However, one of the deal-sleuths over at Cheap Ass Gamer apparently received even more information via a Best Buy insert that will appear in newspapers starting Sunday, April 25. Though the poster did not include a scan of the image, he did say the standard edition would sell for $60, the limited edition for $80, and the legendary edition for $150.
For the premium price, the CAG poster says the limited edition will apparently include a "special limited edition case, collectibles and in-game armor" while the legendary edition will include " all limited edition contents, unique packaging, plus 'Legendary Noble 6' sculpture and additional in-game armor." The "'Legendary Noble 6' sculpture" is likely a depiction of the six members of Noble Squad, the group of Spartans aiding in the defense of the titular planet in Halo: Reach from a Covenant armada.
In addition, members of Best Buy's Reward Zone Gamers Club will get "500 bonus points ($10 value) and up to 3 months of Xbox Live FREE with the pre-order of ANY version of Halo: Reach," according to CAG. (Emphasis in the original.)
When asked about the tripartite retail plan for Halo: Reach, Microsoft offered the familiar refrain of "Microsoft does not comment on rumors or speculation. However, the company was quick to point out the May 3 launch of the Halo: Reach multiplayer beta, which Bungie expects will attract over 3 million participants. For a closer look at what the beta has to offer, check out GameSpot's brand-new preview.
[UPDATE] The three editions are now official.
Source: UK gaming site CVG.
What we heard: Nintendo timed the announcement of its upcoming 3DS at a weird hour. Preempting the launch of the DSi XL by a launch in March, Nintendo said the system's glasses-free, 3D-capable successor would arrive a year or less later. Analysts quickly speculated that the announcement was a proactive measure to get ahead of unauthorized media leaks.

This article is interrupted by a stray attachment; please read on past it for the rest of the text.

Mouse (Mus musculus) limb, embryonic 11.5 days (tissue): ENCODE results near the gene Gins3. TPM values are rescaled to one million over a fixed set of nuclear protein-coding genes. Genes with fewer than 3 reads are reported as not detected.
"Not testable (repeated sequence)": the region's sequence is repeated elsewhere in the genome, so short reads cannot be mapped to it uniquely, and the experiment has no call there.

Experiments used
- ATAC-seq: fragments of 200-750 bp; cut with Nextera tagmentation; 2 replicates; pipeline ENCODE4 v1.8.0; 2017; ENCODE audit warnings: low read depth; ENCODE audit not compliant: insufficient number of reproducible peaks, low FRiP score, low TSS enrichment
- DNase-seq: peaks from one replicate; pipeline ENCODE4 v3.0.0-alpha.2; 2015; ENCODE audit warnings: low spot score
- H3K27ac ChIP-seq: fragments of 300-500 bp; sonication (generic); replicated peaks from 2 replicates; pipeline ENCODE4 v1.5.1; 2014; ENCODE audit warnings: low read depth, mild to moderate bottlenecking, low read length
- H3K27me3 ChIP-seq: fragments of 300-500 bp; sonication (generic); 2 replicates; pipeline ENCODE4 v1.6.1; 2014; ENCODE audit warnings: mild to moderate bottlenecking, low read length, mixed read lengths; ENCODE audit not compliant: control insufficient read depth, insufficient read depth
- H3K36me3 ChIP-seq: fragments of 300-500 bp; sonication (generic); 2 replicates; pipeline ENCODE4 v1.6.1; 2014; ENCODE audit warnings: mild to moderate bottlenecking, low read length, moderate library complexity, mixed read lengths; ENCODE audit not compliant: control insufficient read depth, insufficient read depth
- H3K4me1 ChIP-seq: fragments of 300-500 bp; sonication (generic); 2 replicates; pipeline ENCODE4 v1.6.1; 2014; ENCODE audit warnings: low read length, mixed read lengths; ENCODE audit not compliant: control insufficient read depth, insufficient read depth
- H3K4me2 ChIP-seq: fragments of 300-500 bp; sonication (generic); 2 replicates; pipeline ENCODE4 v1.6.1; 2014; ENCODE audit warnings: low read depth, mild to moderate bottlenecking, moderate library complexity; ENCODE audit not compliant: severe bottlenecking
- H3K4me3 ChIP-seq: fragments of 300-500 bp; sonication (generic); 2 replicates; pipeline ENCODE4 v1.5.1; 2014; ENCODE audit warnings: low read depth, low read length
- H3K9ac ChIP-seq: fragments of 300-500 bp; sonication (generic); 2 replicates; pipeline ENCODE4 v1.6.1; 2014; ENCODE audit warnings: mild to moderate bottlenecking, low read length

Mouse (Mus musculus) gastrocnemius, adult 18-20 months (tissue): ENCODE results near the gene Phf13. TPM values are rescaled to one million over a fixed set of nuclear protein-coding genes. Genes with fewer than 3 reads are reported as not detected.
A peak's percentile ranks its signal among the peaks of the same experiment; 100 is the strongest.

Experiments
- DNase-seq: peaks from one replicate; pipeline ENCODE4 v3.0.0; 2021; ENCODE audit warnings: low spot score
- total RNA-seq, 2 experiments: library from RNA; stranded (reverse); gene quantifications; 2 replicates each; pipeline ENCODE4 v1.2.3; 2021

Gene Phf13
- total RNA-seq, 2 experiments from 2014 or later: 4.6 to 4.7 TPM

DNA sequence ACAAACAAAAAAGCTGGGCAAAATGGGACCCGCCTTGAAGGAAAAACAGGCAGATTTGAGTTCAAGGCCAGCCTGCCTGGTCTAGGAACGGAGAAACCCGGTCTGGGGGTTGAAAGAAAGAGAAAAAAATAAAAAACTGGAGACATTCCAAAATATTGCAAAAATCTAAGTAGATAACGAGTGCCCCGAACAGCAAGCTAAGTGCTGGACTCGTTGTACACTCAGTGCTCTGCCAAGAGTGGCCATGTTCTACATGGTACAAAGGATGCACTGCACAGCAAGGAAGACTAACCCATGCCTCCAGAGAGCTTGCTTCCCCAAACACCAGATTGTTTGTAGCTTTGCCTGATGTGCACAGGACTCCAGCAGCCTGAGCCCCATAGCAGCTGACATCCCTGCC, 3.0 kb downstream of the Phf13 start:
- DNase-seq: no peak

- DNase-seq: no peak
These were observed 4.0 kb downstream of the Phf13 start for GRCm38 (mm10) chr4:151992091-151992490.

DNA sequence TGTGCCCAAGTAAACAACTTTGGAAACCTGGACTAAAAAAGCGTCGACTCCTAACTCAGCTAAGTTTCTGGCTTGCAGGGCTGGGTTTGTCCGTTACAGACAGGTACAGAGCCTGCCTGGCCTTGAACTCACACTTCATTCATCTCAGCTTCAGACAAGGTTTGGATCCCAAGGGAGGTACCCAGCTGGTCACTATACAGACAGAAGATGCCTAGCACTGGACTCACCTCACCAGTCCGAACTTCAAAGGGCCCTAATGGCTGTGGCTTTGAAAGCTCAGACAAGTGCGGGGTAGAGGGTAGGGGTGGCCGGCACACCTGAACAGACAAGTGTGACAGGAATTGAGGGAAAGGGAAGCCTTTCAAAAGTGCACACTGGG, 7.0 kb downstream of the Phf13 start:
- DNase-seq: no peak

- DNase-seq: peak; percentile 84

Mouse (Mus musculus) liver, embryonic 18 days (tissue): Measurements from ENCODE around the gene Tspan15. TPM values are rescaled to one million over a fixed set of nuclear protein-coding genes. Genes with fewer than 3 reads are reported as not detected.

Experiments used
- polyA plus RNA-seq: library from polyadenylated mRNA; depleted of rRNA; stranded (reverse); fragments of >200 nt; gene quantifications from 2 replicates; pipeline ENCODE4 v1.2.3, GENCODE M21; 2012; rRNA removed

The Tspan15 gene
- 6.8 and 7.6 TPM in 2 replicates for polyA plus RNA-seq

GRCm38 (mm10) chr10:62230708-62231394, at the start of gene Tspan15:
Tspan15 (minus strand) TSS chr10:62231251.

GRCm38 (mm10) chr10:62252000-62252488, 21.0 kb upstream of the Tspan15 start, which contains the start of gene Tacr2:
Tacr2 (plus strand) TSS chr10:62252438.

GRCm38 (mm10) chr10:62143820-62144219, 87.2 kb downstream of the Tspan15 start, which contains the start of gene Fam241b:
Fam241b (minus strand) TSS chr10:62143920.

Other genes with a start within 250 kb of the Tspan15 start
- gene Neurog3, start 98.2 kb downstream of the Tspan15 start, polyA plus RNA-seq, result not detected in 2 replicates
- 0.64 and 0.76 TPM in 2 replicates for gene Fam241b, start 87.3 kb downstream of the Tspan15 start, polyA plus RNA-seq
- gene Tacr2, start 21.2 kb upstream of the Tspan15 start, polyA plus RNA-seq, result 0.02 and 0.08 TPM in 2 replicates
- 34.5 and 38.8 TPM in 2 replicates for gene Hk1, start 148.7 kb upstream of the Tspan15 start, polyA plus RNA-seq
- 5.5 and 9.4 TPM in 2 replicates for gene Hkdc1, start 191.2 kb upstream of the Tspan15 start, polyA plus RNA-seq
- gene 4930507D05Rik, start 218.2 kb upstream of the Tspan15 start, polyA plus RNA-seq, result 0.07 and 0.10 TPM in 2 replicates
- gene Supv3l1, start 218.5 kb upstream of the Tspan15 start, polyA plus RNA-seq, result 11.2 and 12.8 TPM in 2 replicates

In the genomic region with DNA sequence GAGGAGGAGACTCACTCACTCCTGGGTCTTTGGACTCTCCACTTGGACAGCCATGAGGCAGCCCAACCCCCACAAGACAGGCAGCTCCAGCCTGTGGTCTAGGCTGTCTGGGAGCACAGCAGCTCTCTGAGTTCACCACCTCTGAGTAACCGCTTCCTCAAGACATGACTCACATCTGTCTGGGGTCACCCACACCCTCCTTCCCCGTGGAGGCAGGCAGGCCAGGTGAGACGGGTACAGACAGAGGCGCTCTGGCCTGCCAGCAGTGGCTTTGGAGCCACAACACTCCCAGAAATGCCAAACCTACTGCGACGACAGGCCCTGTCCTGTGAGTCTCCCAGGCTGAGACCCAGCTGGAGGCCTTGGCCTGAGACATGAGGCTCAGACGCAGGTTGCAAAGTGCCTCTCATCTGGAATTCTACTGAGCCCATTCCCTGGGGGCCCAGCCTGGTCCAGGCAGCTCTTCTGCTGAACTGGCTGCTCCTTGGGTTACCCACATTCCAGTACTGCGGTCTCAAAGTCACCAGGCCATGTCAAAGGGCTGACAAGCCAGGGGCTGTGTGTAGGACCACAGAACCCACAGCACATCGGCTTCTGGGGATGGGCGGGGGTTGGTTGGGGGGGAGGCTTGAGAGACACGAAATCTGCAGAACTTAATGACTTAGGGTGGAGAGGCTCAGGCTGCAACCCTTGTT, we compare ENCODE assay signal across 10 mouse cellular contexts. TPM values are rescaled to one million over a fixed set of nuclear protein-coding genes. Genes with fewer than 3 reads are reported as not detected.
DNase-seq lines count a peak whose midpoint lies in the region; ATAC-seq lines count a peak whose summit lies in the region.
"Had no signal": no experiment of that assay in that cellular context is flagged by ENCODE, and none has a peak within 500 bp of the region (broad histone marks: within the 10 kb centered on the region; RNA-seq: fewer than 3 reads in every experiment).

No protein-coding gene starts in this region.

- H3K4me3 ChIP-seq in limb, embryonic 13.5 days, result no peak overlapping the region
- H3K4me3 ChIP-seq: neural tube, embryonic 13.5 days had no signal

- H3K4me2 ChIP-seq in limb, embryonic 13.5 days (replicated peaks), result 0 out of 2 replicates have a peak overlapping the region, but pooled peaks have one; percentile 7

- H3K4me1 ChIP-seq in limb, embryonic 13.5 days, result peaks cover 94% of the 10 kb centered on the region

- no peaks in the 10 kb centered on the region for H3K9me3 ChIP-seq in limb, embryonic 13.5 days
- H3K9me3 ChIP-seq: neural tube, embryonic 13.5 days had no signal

Now, it appears as if Nintendo has selected an equally unexpected launch window for its newest handheld. UK gaming site CVG reports today that Nintendo plans to launch the 3DS this October, a move that will allow it to get a two-month jump on the busy holiday shopping season. CVG noted that its information came by way of "UK industry sources," that were apparently caught off guard by Nintendo's release strategy.
"It's a surprise--we were expecting it much closer to Christmas," a source reportedly told the site. "But I suppose it gives Nintendo the opportunity to get it front and centre in people's minds nice and early. In my experience, you don't launch a product that early to Christmas unless you're confident in it--and going to spend a lot of money on it. We're reassured that Nintendo is going to give it some decent backing in Q4."
Nintendo is said to be planning on announcing the system's release date during its Electronic Entertainment Expo press conference on June 15. Also, CVG's report did not indicate whether the October launch was a worldwide rollout. While the publisher has in the past clumped together the European and North American releases for DS-branded systems, the Japanese launch often happens several months earlier.
If the release schedule for the DS line of handhelds is any indication, Nintendo has no proclivity toward launching in a particular month. The original Nintendo DS landed in North America in November 2004. That release was followed by the DS Lite in June 2006, with the DSi following in April 2009. The DSi XL arrived stateside in March 2010.
Also, an October launch window would make sense for Nintendo, were it to want to get ahead of high-profile hardware releases from Microsoft and Sony. Both companies have scheduled the launch of their heavily hyped camera-based motion-sensing add-ons for the holiday window.
The official story: Nintendo had not responded to requests for comment as of press time.